What if it's a silky spaniel? There are definitely advantages says David Tomlinson
I have become a great believer in getting a dog’s coat clipped out for the summer and I’m particularly talking all the different types of spaniels here. Every summer I see an increasing number of spaniels, including both cockers and springers, that have had their coats shorn.
Why you should clip your dog’s coat for summer
- It’s much easier to spot lumps or bumps that might need medical attention
- Finding and removing ticks is simpler
- Long hair and feathers pick up dirt and debris – a short-haired dog is cleaner around the house
- A clipped spaniel won’t suffer from cleavers in the ears as much
- A trip to the groomer can help keep dogs cool when the temperature rises
- Liver patches on liver and white spaniels look brighter
- A daily groom with a dog friendly metal comb will keep tangles at bay on a clipped dog
How much will it cost?
Spaniel coats vary, and if you’ve got one with silky fur there’s probably little reason for a full clip – a trim of leg and ear feathers is probably all that is needed. However, many spaniels have more woolly coats and I’m convinced that dogs like these benefit from a full trim. You can do it yourself if you are confident with the clippers, but it’s probably better to get a professional to do it for you. It should take less than an hour, and is likely to cost between £20 and £30.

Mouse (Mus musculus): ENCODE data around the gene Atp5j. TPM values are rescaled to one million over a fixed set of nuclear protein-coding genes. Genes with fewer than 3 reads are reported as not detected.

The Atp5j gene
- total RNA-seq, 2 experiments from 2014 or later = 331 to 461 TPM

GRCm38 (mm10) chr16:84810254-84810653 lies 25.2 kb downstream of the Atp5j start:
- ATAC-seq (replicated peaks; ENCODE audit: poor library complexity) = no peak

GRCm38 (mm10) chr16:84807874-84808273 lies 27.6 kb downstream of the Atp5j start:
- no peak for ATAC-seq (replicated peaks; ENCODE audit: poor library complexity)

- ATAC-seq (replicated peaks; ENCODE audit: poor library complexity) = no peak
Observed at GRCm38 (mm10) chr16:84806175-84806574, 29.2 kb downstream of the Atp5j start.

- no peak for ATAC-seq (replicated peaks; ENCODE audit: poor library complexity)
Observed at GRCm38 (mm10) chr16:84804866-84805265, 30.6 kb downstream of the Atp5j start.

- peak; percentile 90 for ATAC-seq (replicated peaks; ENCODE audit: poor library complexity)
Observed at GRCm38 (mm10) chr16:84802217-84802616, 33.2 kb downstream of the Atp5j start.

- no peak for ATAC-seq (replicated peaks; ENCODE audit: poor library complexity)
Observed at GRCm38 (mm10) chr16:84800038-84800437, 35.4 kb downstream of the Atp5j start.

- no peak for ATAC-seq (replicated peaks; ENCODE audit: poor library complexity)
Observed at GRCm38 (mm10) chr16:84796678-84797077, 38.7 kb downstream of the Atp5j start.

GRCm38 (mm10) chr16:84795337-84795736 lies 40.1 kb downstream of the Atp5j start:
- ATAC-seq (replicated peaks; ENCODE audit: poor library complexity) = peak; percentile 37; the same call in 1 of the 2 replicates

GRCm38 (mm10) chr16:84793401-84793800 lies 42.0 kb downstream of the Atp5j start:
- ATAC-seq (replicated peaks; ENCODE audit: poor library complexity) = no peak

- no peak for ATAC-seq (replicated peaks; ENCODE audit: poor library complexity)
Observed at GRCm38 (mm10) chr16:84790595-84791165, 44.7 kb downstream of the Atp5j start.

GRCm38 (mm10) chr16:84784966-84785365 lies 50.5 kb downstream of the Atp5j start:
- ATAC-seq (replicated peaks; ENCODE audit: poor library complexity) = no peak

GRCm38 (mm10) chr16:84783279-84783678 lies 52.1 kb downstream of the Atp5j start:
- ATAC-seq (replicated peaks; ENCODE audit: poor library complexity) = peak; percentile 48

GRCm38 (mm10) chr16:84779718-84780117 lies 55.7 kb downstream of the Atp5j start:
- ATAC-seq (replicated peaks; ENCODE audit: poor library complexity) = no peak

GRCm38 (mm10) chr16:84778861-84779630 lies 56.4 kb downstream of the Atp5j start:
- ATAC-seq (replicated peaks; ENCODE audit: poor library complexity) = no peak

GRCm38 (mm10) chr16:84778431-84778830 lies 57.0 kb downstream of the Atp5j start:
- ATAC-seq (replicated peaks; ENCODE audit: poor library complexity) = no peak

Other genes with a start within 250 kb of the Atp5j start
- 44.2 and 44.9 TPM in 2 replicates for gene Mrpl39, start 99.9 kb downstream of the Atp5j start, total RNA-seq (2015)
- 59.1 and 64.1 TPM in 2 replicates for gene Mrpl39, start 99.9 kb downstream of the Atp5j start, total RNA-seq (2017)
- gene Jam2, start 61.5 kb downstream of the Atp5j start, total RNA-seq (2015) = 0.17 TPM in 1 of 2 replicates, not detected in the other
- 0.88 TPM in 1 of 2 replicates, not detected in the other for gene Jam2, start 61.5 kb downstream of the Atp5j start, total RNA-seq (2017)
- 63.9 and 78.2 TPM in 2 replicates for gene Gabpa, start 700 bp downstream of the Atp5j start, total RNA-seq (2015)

My springer Rowan looks like a spotty pointer puppy when she comes back from the groomer and the clip always seems to put a spring in her step. In the summer dogs are certainly more comfortable with less fur and though dogs have an amazing ability to adapt to the conditions they find themselves in, a thick fur coat when the temperature is pushing 30° is hardly an asset. (Read this advice on keeping your dog cool in hot weather.)
Clip your dog’s coat and it may start behaving like a youngster again!
Remove burrs and ticks
There’s another compelling reason for getting your spaniel clipped, as it makes it so much easier to remove burrs and ticks. Of all native plants, my least favourite is what is generally known as goose grass, though it also goes by a number of other names such as sticky willy, catchgrass and cleavers. It is its seeds that create all the problems. They grow in small clusters and are covered in tiny hooked hairs that help the seeds to disperse so successfully. It is all too easy for a spaniel to fill its ears and feathers with scores of these burrs, and combing them out is a tedious and at times painful business. It is, however, much easier if your spaniel is not too furry. (Read this advice on keeping your spaniel’s ears free from grass seeds.)
Just brief the dog groomer on exactly what your requirements are. But book ahead, with the rise in dog ownership (particularly working cockers) groomers get very booked up.